In What Format Do Movies Need to Be to Upload Them to Facebook?

by Matt Koble

Facebook videos provide yet another way for you and your friends to keep up with each other's lives via the social network. Like most sites allowing user video uploads, Facebook videos have certain restrictions and requirements that must be met. Fortunately, Facebook supports a wide array of video formats and converts them to the site's preferred format, meaning you likely won't have to manually convert the video to another format before uploading.

Accepted File Formats

According to Facebook, the website supports almost all video formats. Some of the better known formats include AVI, DIVX, DV, FLV, MKV, MOV, MP4, MPEG-4, QT, VOD and WMV. Mobile videos in the 3G2, 3GP or 3GPP format are also compatible. Other accepted formats include ASF, DAT, F4V, M2TS, M4V, MOD, MPE, MPEG, MPG, MTS, NSV, OGM, OGV, TOD and TS. The only other formatting requirement besides file format, file size and length is the aspect ratio; the aspect ration of your video must be between 9x16 and 16x9.


Facebook accepts so many varying file types because they're all converted into one type of file. After being uploaded, the video goes through an encoding process, where the site converts the file into the preferred format. On the technical side, Facebook utilizes the H.264 codec for video, while using main-profile AAC, sometimes called MPEG-4 audio, for audio. The audio and video are combined in an MP4 container, meaning you're ultimately left with an MP4 format video.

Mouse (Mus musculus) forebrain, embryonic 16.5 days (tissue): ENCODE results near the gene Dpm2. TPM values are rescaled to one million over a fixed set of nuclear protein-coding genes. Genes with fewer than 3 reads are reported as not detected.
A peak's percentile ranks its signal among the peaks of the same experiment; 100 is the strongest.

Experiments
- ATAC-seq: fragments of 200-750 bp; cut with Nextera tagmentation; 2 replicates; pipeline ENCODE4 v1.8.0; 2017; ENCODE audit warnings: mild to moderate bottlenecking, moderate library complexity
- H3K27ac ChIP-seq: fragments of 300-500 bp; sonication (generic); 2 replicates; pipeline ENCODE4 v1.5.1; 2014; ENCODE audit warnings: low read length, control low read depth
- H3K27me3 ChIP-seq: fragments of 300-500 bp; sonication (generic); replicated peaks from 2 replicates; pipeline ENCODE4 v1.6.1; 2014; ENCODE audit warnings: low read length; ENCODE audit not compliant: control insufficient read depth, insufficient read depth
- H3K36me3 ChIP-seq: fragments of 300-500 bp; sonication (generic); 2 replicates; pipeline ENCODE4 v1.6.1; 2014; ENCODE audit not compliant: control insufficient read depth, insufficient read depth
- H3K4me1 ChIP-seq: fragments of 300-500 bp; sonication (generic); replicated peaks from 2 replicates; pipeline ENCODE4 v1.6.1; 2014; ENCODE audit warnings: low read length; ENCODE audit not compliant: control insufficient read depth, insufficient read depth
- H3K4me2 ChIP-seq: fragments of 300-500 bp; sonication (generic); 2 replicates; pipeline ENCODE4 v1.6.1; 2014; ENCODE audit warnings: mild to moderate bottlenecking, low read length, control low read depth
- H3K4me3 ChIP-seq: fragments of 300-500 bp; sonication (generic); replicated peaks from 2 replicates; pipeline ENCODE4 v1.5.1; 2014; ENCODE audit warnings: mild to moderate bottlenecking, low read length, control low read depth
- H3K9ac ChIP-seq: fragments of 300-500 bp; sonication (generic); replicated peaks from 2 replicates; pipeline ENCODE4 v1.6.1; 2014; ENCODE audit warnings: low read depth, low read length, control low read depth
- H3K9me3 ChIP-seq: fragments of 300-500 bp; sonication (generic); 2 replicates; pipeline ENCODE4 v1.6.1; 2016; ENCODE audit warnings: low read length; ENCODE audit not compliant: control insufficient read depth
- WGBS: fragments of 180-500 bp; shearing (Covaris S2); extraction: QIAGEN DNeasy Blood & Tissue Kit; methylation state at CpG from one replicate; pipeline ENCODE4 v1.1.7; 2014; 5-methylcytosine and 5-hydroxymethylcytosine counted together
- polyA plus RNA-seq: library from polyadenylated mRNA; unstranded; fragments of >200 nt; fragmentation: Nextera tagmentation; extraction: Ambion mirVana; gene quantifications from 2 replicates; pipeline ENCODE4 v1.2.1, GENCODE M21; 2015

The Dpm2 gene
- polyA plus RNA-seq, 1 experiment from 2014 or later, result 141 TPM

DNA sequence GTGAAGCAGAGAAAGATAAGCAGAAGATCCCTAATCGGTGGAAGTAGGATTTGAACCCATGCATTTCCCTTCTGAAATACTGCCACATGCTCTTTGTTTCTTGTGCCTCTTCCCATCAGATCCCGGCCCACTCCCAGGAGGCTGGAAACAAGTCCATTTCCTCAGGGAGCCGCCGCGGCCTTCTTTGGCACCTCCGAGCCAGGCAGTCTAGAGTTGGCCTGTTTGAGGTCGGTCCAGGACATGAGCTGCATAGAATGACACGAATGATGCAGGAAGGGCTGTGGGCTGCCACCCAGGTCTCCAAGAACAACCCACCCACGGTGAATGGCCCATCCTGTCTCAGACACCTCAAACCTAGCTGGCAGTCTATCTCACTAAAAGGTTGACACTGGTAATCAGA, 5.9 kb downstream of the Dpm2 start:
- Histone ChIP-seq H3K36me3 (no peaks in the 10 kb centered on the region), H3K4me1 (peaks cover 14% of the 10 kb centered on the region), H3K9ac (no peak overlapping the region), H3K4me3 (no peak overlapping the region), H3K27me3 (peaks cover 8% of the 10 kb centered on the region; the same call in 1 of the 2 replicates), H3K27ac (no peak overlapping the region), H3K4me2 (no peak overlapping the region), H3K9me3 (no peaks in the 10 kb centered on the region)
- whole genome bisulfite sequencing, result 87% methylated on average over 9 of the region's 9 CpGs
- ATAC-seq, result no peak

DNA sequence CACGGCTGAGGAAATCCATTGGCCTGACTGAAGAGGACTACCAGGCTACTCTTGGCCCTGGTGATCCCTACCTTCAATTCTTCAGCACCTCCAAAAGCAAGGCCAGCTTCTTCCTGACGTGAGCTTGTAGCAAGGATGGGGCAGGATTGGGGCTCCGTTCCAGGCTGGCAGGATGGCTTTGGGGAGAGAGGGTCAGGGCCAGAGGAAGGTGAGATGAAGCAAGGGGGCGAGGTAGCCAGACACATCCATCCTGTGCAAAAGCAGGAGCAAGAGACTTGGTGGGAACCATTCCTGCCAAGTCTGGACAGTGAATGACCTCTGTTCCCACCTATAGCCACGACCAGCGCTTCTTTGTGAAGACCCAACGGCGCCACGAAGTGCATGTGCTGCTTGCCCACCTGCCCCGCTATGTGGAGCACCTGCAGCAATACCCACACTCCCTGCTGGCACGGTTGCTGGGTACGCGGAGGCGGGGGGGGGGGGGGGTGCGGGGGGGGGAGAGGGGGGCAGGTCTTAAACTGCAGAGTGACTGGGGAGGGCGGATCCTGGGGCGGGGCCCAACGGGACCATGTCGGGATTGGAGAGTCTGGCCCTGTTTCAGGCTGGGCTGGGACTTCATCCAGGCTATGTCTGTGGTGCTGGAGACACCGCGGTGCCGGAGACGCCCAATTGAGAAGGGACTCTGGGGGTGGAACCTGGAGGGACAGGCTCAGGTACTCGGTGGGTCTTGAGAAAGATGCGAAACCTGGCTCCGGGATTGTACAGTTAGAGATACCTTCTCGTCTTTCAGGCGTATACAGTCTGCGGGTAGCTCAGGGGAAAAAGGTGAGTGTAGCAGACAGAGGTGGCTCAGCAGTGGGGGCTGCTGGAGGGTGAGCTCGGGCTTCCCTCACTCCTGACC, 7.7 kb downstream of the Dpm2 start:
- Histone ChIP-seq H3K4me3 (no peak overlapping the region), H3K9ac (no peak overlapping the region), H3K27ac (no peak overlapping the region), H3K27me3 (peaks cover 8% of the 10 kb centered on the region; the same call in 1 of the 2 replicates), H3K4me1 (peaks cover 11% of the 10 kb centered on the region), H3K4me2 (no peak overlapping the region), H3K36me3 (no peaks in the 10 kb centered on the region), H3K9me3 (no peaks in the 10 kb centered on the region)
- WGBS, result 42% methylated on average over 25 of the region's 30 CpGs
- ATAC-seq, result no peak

Size Limitations

The limitations placed on a Facebook video's size display on the screen you visit to upload new videos. As far as file size, videos must be under 1GB or 1,024MB. As for length, videos must be under 20 minutes long. The uploading page also informs you that you should only upload the video if you or a friend made it or are in the video.

Optimized Quality

Since Facebook converts nearly every video format to MP4, the site suggests using MP4 format or the similar MOV format. These files use the same AAC and H.264 codecs Facebook converts other formats to. Facebook suggests these formats for superior video compression, which ultimately leads to higher quality.

About the Author

Matt Koble has been writing professionally since 2008. He has been published on websites such as DoItYourself. Koble mostly writes about technology, electronics and computer topics.

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